semester we give them the opportunity to rewrite one of
the papers.

    Each year we have run the workshop, we have added
one speaker from the government. Usually, the
government speaker is a current senior tax official
with substantial policy experience. The government
speaker is usually off of the regular calendar to
accommodate the speaker’s schedule and late in the
semester. Although we give the government speaker the
option to present a paper or assign readings, that
option is rarely taken. Accordingly, we do not conduct
a preparatory lecture for the government speaker.

The James Hausman Tax Law and Policy Workshop began at
the Faculty of Law of the University of Toronto in the
fall of 2004. The primary motivation behind the
workshop is to increase the profile and circulation of
innovative and emerging tax research at the law school
and, to the extent possible through this type of forum,
the broader tax community. A number of secondary
motivations surrounding the workshop include: (a)
promoting the pedagogical value of exposing all
interested students to the latest tax research; (b)
generating useful feedback for our invited guests in
the form of written student comments; and (c)
solidifying the desirability of the law school for JD
and graduate students who are interested in studying
tax law and policy. The primary motivation of the
workshop — to increase and profile and circulation of
innovative and emerging tax research at the law school
— in my view has been and remains dominant as we
approach its fifth year.

    While the workshop is open to all members of the
law school community (and beyond), it is offered for
credit to a limited number of upper year JD and
graduate students (maximum enrollment is 10), all of
whom must have taken at least the introductory income
tax course, and are encouraged to take additional tax
courses as well. The workshops are usually held every
two to three weeks throughout the year. Students
enrolled in the workshop for credit prepare short
written responses to the papers that are presented, and
produce a longer tax policy paper at the end of the
course on a topic of their own choosing. In keeping
with the primary motivation of the workshop, there has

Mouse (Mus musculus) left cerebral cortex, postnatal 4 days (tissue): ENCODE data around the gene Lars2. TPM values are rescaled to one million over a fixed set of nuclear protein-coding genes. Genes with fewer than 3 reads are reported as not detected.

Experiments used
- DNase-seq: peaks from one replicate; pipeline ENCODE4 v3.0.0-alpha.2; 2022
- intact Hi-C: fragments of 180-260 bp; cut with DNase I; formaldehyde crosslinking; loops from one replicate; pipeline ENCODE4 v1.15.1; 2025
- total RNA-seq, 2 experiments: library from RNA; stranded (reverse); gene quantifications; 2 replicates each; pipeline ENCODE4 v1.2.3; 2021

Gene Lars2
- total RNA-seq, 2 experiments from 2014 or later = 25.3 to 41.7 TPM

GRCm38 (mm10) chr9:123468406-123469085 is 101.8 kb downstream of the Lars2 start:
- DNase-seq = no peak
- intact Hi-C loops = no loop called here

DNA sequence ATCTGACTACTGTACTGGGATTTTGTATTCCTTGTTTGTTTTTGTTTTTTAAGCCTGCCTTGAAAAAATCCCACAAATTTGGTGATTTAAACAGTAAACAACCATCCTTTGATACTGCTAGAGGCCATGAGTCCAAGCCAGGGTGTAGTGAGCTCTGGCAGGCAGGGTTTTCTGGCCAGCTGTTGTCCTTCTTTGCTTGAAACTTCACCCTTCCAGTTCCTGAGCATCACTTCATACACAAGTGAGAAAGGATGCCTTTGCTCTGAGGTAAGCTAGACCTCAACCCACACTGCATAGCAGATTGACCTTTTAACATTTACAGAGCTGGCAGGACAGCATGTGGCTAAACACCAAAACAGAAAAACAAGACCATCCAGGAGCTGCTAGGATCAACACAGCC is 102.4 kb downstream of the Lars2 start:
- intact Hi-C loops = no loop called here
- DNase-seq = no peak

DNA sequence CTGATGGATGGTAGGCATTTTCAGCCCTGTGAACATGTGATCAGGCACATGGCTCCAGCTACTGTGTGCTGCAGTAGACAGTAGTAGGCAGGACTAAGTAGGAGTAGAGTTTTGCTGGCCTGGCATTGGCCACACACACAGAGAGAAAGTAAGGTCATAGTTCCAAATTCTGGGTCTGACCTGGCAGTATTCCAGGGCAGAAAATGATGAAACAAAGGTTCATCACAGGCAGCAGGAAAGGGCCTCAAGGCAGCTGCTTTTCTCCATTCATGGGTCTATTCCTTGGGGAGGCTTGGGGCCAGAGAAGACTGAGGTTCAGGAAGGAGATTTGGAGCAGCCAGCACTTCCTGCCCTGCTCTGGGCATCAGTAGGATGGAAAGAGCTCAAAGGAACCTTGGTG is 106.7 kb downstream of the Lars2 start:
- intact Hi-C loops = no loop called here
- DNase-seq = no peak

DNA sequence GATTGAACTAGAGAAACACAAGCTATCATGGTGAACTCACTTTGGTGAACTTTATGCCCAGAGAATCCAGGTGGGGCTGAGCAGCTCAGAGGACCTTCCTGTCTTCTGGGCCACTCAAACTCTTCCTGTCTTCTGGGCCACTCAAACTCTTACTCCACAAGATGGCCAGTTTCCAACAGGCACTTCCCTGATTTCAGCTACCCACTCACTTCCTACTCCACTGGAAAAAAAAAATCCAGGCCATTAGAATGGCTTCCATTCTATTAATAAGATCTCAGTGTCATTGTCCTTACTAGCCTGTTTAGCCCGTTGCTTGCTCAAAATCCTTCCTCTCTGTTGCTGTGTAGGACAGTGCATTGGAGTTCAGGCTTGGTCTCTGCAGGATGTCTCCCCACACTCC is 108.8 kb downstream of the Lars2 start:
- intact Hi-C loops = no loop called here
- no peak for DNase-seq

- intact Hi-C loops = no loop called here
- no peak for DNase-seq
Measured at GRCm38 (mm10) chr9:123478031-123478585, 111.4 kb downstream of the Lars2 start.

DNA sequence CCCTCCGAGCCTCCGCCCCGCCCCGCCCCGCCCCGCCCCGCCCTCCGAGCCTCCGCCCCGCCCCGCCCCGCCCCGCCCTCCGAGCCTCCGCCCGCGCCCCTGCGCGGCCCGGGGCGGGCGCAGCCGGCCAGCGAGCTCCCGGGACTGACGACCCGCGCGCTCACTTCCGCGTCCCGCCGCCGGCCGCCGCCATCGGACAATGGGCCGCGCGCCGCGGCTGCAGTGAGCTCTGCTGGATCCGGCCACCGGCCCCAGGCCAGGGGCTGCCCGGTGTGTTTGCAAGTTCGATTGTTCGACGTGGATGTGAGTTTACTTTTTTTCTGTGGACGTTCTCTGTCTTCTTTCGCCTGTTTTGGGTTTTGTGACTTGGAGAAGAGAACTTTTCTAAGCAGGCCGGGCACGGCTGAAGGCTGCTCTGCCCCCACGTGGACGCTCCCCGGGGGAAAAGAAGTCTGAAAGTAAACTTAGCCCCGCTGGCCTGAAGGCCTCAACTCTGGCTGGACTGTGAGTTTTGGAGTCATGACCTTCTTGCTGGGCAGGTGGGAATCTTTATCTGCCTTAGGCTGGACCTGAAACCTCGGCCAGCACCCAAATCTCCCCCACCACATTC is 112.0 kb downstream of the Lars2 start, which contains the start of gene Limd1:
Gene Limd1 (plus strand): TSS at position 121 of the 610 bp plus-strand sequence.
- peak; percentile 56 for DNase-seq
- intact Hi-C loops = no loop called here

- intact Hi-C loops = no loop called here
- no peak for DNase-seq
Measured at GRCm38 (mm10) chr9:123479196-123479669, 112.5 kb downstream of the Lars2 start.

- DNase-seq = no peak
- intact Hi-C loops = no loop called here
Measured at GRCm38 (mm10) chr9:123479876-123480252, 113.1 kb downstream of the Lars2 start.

not been a preoccupation with an overall theme or with
establishing a logical course of development from one
workshop to the next; instead, the workshop strives
simply to attract those who are doing important and
influential work in tax law and policy to Toronto. We
are extraordinarily grateful to the friends and family
of James Hausman who continue to honour his life and
work by providing financial support to the workshop.
Without them, the workshop would not be possible.

We started the UCLA Colloquium on Tax Policy and Public
Finance in January 2004. From the outset, one of our
main objectives was to bring in speakers from a wide
range of fields in the hopes of contributing to a
dialogue on tax policy that transcends the usual
disciplinary boundaries of academia.

    Toward that end, we have hosted 56 speakers from
several areas of study, including law, government,
economics, political science, history and sociology. We
also wanted to take advantage of the law school's
proximity to other schools and departments here on the
UCLA campus. While the workshop is organized each
Spring by two of us here in the law school (alternately
including Eric Zolt, Kirk Stark, Steve Bank and --
before he left for better weather -- Victor Fleischer),
we've been fortunate to have other UCLA faculty
regularly involved as well. Most notably, we've
benefited greatly from the regular attendance of Al
Harberger from our economics department. Al has
attended nearly every session since January 2004 and on
more than one occasion has graced our whiteboard with
his famous triangles.

    Our format has varied from year to year. Our
typical approach has been to give the author 20-30
minutes to present the paper, followed by 10-15 minutes
of remarks from a designated commentator. The
commentator is often one of us, but we've also been
very fortunate to draw in some our colleagues from
other LA schools, including Ted Seto, Ellen Aprill and
Katie Pratt from Loyola and Ed McCaffery and Tom
Griffith from USC. Like the other tax policy workshops
already discussed here on TaxProf, ours is open to
students, who are allowed to enroll in the workshop for
law school credit. We've gone back and forth on the
question of devoting class time to introducing students
to the various topics to be covered in upcoming
workshops. For example, one semester we interspersed
the workshops with two-hour sessions devoted to
discussing assigned readings on a particular subject,
ranging from tax incidence theory to transfer pricing.
At a minimum, we assign students some basic public
finance reading (typically from one or more of the
public finance textbooks) at the beginning of the
semester with an eye toward getting them up to speed on
some of the vocabulary of tax policy analysis. In
addition, we sometimes assign two or three related
articles so that the student have a better sense of the
literature in which the author is writing.

    We've also experimented with co-hosting our
workshop with other workshops here at UCLA. For
example, last year we co-hosted a session with Seana
Shiffrin's Legal Theory Workshop. The presenter was Rob
Reich, a political theorist from Stanford, who
presented his work on a political theory of
philanthropy, which included an extended critique of
tax subsidies for charitable contributions. While it
can be hard to coordinate schedules and find authors
whose work satisfies both workshops' intended subject
areas, our experience suggests that it is well worth
the effort.

    Probably the best thing about running a workshop
like this is the sense that you are participating in a
tangible way with the cross-fertilization of ideas in
the tax policy community. It's hard to imagine a better
way to stay engaged with developments in a field than
by devoting several months each year to face-to-face
exchanges with leading scholars on their forthcoming